Regular newspaper readers will perhaps have become aware of how much more reader input is encouraged these days – reader’s tips, reader’s pics, even reader’s articles in some cases.

This can on rare occasions result in something worth reading or viewing, but on the whole it’s a bit like Nissan offering ‘customer’s mechanical tips’ in their garages or your local plumber asking for ‘client’s advice’ to put on his website – neither Nissan nor the plumber would bother because they’re the acknowledged experts in cars and leaking taps and don’t need some amateur advising them how to do it, whilst their customers probably wouldn’t hold such free advice in too much regard either.

And, of course, they’d lose business through it.

Newspapers are different though. Many no longer appear to give a toss about the quality of reader contributions because all they want to to is fill news or web pages for free.

For instance, I recently read a reader’s tip that was several paragraphs in length on the website of what was once my favourite newspaper that was hackneyed, inaccurate and misspelt. But hey, it cost bugger all so the editor of the paper in question had absolutely nothing to lose by posting it, apparently unedited.

And even when readers are offered prizes for their work they essentially get next to nothing even if they win (a £200 digital camera, for instance, no doubt given to the paper for free by an advertiser); what the paper gets in return is a stack of pics with which to populate its pages both in print and online, some of them maybe half decent, which it promptly copyrights for its own free use worldwide forever.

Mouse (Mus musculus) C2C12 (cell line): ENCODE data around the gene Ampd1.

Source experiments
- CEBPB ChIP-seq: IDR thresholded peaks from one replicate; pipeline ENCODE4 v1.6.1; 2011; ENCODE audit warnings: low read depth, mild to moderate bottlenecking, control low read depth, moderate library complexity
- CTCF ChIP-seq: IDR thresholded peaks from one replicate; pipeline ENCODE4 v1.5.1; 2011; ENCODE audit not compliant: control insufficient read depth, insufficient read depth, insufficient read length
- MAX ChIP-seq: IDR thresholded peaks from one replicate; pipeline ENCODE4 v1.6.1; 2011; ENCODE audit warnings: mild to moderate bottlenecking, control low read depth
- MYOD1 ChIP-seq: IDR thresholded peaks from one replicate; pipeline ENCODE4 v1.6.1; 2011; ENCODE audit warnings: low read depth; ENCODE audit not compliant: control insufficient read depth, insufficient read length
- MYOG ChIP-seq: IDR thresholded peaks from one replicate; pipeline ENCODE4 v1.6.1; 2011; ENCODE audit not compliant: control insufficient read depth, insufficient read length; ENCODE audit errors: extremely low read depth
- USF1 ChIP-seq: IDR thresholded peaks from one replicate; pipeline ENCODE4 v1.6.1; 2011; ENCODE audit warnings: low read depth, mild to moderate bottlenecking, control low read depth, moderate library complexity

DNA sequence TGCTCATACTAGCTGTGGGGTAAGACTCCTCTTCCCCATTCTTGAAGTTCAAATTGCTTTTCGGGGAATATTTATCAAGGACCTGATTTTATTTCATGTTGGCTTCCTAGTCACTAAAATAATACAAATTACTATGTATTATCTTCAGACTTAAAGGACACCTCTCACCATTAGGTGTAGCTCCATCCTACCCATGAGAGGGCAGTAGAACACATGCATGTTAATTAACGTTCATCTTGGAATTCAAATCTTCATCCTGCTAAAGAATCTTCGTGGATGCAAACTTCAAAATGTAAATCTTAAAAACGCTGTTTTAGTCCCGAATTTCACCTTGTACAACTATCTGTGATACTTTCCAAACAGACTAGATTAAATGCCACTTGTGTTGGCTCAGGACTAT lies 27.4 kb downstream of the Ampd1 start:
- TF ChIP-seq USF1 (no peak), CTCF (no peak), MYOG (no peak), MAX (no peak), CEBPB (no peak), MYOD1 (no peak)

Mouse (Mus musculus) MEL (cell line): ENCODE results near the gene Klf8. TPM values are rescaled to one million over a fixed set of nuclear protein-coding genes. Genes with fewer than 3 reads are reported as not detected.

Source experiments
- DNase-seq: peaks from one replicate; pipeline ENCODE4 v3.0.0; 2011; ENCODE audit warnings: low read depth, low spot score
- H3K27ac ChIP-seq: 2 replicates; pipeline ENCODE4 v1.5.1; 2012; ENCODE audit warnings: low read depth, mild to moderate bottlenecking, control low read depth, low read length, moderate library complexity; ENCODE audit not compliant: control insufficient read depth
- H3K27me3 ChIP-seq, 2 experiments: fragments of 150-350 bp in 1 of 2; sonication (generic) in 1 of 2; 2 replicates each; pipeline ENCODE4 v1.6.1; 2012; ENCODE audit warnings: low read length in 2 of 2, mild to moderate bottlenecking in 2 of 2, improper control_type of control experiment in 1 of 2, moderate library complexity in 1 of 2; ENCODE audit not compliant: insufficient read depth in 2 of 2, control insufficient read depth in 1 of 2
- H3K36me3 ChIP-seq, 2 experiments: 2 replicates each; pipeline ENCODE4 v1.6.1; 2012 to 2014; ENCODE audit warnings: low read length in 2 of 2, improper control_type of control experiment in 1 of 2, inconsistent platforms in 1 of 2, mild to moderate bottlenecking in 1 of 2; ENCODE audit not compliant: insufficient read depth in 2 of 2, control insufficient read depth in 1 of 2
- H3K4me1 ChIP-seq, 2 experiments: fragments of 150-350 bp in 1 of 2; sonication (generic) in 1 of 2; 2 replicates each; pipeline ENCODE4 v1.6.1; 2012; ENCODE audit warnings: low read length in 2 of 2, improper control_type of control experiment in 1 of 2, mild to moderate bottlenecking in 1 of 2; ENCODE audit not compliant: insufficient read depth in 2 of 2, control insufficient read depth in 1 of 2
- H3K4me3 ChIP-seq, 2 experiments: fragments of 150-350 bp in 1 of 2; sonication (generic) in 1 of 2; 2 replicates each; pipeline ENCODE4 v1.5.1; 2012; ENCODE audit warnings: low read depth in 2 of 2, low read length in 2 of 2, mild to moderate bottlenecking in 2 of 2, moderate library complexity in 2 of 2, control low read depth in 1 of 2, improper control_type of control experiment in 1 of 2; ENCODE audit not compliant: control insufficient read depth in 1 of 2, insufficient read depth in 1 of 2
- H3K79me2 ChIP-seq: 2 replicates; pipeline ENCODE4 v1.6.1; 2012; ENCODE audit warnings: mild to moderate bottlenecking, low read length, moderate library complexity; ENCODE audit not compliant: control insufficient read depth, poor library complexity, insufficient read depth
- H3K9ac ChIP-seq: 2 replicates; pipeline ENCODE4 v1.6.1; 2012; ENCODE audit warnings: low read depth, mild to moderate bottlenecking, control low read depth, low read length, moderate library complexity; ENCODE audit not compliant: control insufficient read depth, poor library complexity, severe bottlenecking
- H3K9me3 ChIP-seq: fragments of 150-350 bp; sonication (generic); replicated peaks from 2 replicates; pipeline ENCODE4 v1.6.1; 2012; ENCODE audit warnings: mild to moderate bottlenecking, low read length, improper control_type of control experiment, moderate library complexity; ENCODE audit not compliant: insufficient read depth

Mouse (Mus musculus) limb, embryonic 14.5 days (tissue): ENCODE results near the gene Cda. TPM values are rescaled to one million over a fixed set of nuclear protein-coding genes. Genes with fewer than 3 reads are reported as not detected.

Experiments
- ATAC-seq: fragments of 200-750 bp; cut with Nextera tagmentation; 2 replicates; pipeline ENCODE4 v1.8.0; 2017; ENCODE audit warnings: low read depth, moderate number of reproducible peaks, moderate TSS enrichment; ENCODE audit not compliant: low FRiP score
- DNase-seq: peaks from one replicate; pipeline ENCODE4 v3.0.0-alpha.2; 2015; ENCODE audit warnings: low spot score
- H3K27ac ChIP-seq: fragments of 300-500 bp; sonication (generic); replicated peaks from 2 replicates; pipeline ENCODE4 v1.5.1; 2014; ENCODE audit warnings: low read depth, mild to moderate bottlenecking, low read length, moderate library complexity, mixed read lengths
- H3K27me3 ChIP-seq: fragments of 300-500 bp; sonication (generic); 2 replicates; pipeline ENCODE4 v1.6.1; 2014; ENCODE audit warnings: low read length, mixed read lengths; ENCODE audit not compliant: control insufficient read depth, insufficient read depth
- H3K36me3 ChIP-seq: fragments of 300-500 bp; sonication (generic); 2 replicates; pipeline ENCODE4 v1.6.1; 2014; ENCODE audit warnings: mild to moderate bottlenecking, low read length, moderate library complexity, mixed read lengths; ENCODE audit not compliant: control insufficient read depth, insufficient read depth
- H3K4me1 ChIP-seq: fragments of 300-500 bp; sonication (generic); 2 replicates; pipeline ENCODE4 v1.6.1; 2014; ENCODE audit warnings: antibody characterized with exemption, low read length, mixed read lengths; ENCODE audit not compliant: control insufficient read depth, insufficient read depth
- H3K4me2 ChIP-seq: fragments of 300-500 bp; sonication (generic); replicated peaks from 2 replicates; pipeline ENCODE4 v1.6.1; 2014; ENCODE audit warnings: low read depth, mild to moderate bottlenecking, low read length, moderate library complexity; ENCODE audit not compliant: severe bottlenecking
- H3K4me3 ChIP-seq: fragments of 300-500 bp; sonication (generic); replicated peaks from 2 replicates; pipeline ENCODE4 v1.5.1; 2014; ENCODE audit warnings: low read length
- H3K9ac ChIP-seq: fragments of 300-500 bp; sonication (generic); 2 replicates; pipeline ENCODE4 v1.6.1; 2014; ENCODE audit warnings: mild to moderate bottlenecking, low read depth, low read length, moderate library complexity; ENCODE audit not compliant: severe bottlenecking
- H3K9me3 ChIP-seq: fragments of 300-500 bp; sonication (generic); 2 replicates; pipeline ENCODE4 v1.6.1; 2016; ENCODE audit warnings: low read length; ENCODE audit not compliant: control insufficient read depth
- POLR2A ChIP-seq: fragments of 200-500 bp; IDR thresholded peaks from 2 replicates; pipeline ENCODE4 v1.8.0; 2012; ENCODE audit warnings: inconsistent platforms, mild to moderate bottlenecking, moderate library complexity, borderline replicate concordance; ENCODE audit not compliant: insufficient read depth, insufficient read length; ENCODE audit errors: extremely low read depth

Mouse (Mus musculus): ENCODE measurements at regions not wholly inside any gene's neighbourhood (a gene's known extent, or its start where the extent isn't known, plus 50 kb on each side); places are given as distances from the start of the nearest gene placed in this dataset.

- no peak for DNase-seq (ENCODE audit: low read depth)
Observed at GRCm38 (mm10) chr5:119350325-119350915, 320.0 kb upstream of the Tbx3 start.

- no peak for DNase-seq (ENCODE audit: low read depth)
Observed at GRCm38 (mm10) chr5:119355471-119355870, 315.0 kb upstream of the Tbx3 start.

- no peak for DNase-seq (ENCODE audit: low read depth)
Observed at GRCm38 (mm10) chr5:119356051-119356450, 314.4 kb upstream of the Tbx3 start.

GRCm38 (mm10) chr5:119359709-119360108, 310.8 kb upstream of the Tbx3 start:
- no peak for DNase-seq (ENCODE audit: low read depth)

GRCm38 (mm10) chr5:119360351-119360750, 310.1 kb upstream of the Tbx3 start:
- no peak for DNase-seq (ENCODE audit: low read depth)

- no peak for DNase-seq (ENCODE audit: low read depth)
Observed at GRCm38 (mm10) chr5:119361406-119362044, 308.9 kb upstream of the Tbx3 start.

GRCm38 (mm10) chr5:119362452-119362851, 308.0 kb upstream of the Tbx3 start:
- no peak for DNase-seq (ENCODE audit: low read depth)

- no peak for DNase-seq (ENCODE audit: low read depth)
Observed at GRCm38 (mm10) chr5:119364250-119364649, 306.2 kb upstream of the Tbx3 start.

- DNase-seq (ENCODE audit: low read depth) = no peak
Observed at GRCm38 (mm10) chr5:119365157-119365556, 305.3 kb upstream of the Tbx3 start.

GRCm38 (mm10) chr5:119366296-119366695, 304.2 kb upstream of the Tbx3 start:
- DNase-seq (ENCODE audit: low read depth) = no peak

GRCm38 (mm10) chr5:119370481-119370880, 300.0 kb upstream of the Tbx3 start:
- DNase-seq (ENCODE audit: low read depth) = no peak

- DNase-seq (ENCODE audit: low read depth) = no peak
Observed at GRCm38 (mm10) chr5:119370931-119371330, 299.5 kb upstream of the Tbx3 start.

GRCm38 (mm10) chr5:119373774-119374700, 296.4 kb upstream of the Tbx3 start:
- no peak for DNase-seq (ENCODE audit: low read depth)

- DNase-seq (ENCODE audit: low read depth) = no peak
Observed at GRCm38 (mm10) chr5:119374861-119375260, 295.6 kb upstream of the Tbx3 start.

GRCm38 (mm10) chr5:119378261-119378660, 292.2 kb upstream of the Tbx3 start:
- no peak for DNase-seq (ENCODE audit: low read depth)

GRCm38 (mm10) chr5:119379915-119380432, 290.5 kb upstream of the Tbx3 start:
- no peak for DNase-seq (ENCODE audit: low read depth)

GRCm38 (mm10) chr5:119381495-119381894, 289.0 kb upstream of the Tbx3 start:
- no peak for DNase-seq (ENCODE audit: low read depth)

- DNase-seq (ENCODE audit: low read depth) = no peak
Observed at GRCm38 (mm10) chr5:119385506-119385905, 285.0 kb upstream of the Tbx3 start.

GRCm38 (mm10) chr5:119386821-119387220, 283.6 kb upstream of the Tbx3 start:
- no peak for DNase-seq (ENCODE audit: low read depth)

The obvious loser in all this is people like me – freelance journalists and photographers (well, why else would I be having this rant?). Why pay people who are actually capable of penning a few lucid words or taking a properly composed photograph when you can get a second rate version of the same material free from Joe Public?

But that said I feel that readers DO lose out. Do you really want to read badly constructed, unedited copy from some bloke who sees himself as the next Bill Bryson but can’t spell Mediterranean? Or the next Ansel Adams’ slightly out-of-focus digital shot of the nice view from his hotel room?

I certainly don’t. I buy newspapers to read quality copy and study excellent photography presented by professionals (not so with the Internet – I usually expect drivel on the net and am rarely disappointed).

In no other professsion are punters provided with material supplied by rank amateurs. You wouldn’t allow the 12-year-old next door to fix your car’s brakes because he like watching Formula 1; and you wouldn’t take French lessons from your neighbour because he’s been going to the Dordogne for the last five year; but you’ll happily read 350 words in a national newspaper or on its website provided by those same people whilst professional journalists are forced into taking on jobs in bars as a result.

The newspaper owners are happy – they get copy for free and you’re presumably happy because you’re not discerning enough to realise that you’re ingesting rubbish.

Let this state of affairs continue for too long though and newspapers will become like ‘reality tv shows’ – cheap rubbish fed to people who are too lazy to use their brains.

Is that you?

 

 

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